Arts

Monkey See
12:53 am
Wed July 17, 2013

Fangs And Fishnets For The Win: 'Goth Barbie' Is Monstrously Successful

Mattel executives say they did not anticipate the runaway success of the goth-influenced Monster High brand when it debuted in 2010.
Mattel

Originally published on Fri July 19, 2013 1:15 pm

We've got two words for you: Goth Barbie.

Not only does such a thing exist, but after Barbie, it's the best-selling doll in the world. The dolls of Monster High are bone-thin beauties all related to famous monsters. They come with books and Web episodes that follow their stories in that place where everyone feels like a freak β€” in high school.

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Kitchen Window
10:03 pm
Tue July 16, 2013

Baking A Little Invention Into Savory Cakes

Claire Adas for NPR

Originally published on Wed July 17, 2013 12:29 pm

I'm a mad scientist in the kitchen. My inventions for new culinary techniques that will revolutionize the way we eat usually happen in the middle of the night during a bout of insomnia. I stumble downstairs the next morning in a sleep-deprived daze, and a quick Internet search reveals that I'm far from the first person to have invented the cookery method, and hundreds of recipes already exist.

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Author Interviews
2:31 pm
Tue July 16, 2013

A Dark Family Secret Hidden For Years In Alaska's 'Wilderness'

Before Alaska, the Pilgrim family β€” seen here in 1992 β€” lived an isolated life in New Mexico's Sangre de Cristo Mountains.
Courtesy of Kurina Rose Hale

Originally published on Tue July 16, 2013 6:00 pm

In early 2002, a pair of battered old trucks drove through deep snow into a tiny Alaska ghost town carrying a large family that looked to be from another century.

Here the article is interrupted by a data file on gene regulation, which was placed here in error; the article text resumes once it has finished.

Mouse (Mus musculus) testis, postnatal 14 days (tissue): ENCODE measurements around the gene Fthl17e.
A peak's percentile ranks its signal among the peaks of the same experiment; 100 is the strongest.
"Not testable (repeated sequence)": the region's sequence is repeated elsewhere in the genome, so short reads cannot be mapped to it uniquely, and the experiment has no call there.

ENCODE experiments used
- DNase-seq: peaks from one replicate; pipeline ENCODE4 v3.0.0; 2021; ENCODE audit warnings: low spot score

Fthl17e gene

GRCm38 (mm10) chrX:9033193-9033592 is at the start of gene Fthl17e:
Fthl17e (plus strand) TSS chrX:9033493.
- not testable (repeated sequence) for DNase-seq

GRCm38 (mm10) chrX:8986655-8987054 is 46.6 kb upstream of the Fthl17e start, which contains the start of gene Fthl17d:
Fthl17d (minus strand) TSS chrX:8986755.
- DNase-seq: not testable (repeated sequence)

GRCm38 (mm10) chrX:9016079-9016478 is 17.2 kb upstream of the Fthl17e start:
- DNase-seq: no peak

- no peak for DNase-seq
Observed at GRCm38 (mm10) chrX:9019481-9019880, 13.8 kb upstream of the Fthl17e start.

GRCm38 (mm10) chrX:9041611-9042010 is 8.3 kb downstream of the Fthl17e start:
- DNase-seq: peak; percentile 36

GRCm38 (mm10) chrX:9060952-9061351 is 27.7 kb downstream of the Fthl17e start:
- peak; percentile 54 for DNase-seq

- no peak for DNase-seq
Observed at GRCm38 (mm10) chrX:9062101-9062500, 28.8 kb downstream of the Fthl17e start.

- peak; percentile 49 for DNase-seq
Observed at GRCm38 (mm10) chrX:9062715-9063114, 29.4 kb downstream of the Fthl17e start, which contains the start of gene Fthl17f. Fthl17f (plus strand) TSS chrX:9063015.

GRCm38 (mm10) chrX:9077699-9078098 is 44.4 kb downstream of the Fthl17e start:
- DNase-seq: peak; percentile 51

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Television
2:29 pm
Tue July 16, 2013

Laughs And Drama Behind Bars With 'Orange Is The New Black'

Taylor Schilling and Lin Tucci in the Netflix series Orange Is the New Black.
Jessica Miglio Netflix

Netflix's original series Orange Is the New Black has two important TV predecessors. One is HBO's Oz, the 1997 men-in-prison drama from Tom Fontana that paved the way for HBO's The Sopranos. The other is Showtime's Weeds, which in the fourth season put one of its central characters behind bars.

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All Tech Considered
12:42 pm
Tue July 16, 2013

A Bedding Innovation For People Who Hate Making Their Beds

Smart Bedding demo photo.
Courtesy of Smart Bedding

Originally published on Tue July 16, 2013 2:51 pm

In a blog series we're calling "Weekly Innovation," we'll explore an interesting idea, design or product that you may not have heard of yet. Last week we featured the sink-urinal. (Do you have an innovation to share? Use this quick form.)

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The Picture Show
12:00 pm
Tue July 16, 2013

Cheers To That! A Photo Exhibit All About Drinking

Patron #1
Henry Horenstein Courtesy of Sasha Wolf Gallery

Originally published on Tue July 16, 2013 3:40 pm

It's exactly what it sounds like.

"I wish I could tell you there was some really profound reasoning," says curator Sasha Wolf, owner of the eponymous gallery.

But, as good ideas often do, this one came over a glass of bourbon, as Wolf was brainstorming summer show ideas.

Oftentimes in the quiet summer months, she explains, galleries will curate group shows on a seasonal topic β€” like flowers or beaches. But Wolf wanted to do something "a little bit more quirky."